Data and Creativity - A One-Two Punch from Marketing

Some people believe that if you put a bunch of “data” in a room with some really smart “data scientists” and “data engineers,” out will pop oodles of invaluable insights that will increase efficiencies and perhaps fundamentally transform your business.  And if that doesn’t work, then you just need to invest more, get a Hadoop cluster, more powerful statistical software, data mine harder, or you need to increase the variety and velocity of your data.

Undoubtedly, the opportunities afforded an enterprise by big data are indeed enormous. But why are many firms finding that they are not getting the big bang they were promised for their big data bucks?

Trying to extract value from data without creativity, passion, strategic insight, and business acumen is like trying to bake bread without yeast and wondering why it doesn’t rise.  It’s like a car without wheels; as hard as you push the gas pedal down, you don’t get far.

Netflix is best-in-class when it comes to leveraging data. Case in point: the decision to buy the series “House of Cards.” Netflix had viewer data showing that a lot of users had watched movies directed by David Fincher from beginning to end. And films featuring Kevin Spacey had done well, as well as the British version of “House of Cards.” Put all those data points together and an American version of “House of Cards” directed by David Fincher and starring Kevin Spacey sounds like a good bet, and it was.

A regression algorithm did not create the “House of Cards” series. And a Hadoop cluster did not make the data relevant to an important decision. Undoubtedly, technology and analysis were necessary ingredients to enable the collection and reporting of the data. But decision makers asked the right questions and applied data to a real business decision.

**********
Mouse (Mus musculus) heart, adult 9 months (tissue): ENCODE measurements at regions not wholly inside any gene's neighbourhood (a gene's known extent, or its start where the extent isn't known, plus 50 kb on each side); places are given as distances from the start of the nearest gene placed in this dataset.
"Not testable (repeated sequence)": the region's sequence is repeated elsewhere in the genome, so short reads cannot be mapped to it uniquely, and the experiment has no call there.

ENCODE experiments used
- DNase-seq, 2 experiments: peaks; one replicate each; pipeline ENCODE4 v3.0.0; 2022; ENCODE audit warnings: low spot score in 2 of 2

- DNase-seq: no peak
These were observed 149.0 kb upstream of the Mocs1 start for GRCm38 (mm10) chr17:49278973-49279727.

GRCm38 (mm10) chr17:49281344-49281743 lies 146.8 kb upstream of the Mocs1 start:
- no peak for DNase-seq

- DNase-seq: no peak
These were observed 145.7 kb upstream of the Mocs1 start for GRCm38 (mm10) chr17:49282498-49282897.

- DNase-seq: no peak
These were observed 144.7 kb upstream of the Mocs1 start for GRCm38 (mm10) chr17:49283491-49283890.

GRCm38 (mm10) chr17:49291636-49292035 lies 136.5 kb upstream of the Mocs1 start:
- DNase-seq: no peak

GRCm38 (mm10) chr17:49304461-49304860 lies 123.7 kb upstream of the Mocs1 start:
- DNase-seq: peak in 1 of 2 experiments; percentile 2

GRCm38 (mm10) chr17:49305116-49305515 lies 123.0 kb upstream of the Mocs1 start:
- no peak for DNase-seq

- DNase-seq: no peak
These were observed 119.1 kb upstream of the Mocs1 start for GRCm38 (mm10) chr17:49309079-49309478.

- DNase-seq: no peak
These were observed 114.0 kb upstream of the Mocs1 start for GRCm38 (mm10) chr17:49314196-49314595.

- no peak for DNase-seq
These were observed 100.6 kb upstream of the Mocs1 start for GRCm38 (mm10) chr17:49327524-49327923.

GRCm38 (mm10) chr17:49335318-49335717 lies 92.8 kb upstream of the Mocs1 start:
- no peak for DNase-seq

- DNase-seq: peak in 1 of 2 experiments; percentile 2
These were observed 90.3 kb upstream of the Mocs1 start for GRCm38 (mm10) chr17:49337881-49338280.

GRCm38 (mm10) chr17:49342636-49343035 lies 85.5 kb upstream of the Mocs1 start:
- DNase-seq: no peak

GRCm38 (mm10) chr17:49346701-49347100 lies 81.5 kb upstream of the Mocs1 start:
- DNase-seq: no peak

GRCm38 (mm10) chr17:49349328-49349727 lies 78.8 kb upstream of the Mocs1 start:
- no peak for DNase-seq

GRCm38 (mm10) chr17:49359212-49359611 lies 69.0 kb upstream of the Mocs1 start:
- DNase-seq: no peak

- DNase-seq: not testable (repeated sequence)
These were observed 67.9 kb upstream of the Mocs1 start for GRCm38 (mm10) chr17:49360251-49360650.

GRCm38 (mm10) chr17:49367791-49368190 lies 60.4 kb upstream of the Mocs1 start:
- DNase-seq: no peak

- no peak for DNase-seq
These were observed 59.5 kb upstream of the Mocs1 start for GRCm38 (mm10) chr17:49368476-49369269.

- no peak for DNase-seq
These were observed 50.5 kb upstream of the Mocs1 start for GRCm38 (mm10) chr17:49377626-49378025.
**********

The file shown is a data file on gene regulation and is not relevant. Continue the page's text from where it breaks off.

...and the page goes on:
What lessons can we learn from this Netflix example?

1)  Put different people together. Data shouldn’t just live with quants in the basement. Get your “non-data people”—your salesmen, creative, writers, etc.—and make them work on something—anything-- with your data analysts.

2)  Look at your data… not just the data scientists or data analysts in your organization—everyone should be familiar with the data in your organization. Most data is just tables. If you can use Excel, you can look at your data and familiarize yourself with it.

3)  Think about context. Data, datum… What do you do with that?  Data are just facts about real things that are put into a quantitative or computer form that can be analyzed with computational methods. You should understand where your data comes from and what it means.

4)  Require people whose job is not focused on data to provide data to support their decisions. If you have a new marketing idea, provide data that supports your idea. Make a required part of your business processes.

5)  Don’t be just an organization with a data and analytics group. Be an organization that uses data and analytics for everything they do. Only when data and analytics are embedded in the culture of your organization—not just a siloed group in your organization—will your organization truly see huge benefits from data.

6)  Get creative. When you put “non-data people” together with “data people” to work on interesting problems, you’ll create a context where game-changing and transformative business ideas that leverage data can be born.

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